Do you want an upright or a recumbent exercise bike? If you have joint or back trouble, the reclined position of a recumbent bike is strongly recommended. Still, many people favor an upright seating position for a number of reasons, including that it more closely mimics the experience of riding a standard bicycle. Both types of stationary cycles deliver the same workout quality.
What are your fitness goals? Chose an exercise bike that will best help you reach your fitness goals. For example, if you need help tracking your intensity and progress, look for a model that tracks distance, speed and calories and contains a built-in heart rate monitor.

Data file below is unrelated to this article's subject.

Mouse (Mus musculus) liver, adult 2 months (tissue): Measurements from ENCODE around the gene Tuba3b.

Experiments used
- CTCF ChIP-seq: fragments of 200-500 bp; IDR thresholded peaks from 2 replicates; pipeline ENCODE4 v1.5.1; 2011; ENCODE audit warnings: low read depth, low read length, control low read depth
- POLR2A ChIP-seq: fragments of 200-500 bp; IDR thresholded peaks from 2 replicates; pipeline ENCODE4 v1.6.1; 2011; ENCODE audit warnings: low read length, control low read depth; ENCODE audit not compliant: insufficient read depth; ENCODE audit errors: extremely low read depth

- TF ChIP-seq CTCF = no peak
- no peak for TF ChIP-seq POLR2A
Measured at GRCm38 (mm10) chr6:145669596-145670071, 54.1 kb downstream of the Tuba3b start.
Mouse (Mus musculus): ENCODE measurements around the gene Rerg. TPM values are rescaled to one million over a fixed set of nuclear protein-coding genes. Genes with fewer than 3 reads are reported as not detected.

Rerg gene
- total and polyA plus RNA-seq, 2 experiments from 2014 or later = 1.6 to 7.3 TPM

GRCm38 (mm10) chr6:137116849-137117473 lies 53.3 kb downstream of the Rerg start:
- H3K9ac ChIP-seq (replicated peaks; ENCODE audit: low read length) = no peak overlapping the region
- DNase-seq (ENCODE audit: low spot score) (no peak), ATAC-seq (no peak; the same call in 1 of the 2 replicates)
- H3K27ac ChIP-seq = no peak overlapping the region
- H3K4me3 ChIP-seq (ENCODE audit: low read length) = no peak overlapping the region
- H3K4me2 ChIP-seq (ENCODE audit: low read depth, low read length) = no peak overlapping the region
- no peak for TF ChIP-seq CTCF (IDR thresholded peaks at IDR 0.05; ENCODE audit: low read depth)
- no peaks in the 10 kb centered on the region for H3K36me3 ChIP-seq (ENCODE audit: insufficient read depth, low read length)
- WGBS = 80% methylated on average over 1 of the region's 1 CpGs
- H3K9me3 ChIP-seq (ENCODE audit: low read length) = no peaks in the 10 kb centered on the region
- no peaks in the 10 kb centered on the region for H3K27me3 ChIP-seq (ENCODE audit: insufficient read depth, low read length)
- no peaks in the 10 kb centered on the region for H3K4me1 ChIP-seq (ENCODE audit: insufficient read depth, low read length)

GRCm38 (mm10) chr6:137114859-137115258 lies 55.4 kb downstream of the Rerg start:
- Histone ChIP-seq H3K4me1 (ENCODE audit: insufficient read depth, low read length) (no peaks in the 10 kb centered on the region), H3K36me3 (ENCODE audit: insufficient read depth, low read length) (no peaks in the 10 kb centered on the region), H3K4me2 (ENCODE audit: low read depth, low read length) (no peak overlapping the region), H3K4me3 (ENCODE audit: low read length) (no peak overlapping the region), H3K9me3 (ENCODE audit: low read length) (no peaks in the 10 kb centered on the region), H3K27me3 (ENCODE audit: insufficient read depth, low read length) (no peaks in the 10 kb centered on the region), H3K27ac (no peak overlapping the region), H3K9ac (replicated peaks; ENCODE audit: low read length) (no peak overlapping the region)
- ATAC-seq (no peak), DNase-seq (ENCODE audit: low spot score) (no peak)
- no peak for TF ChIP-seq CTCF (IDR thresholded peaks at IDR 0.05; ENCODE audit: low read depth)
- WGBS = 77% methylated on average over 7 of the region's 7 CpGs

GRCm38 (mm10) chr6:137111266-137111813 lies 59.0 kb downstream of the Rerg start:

What type of resistance do you want? The three primary resistance systems for stationary bikes are magnetic, friction and air, and each has advantages and disadvantages. Magnetic resistance systems are generally the quietest. With air, the bike uses a fan that increases resistance -- and noise -- as you pedal faster. Air resistance bikes require the least maintenance. Friction uses a belt to drive a flywheel. The belt may wear out over time, but this type of bike best simulates the feel of a real road bike.
How much space do you have? Before you purchase something as large as a stationary bike, you should know where you plan to use it. Measure the available space -- length by width by height -- and use it as a reference during your selection. Also factor in the weight of the bike. If it's light enough, you may be able to use the bike in an open space and then move it into storage.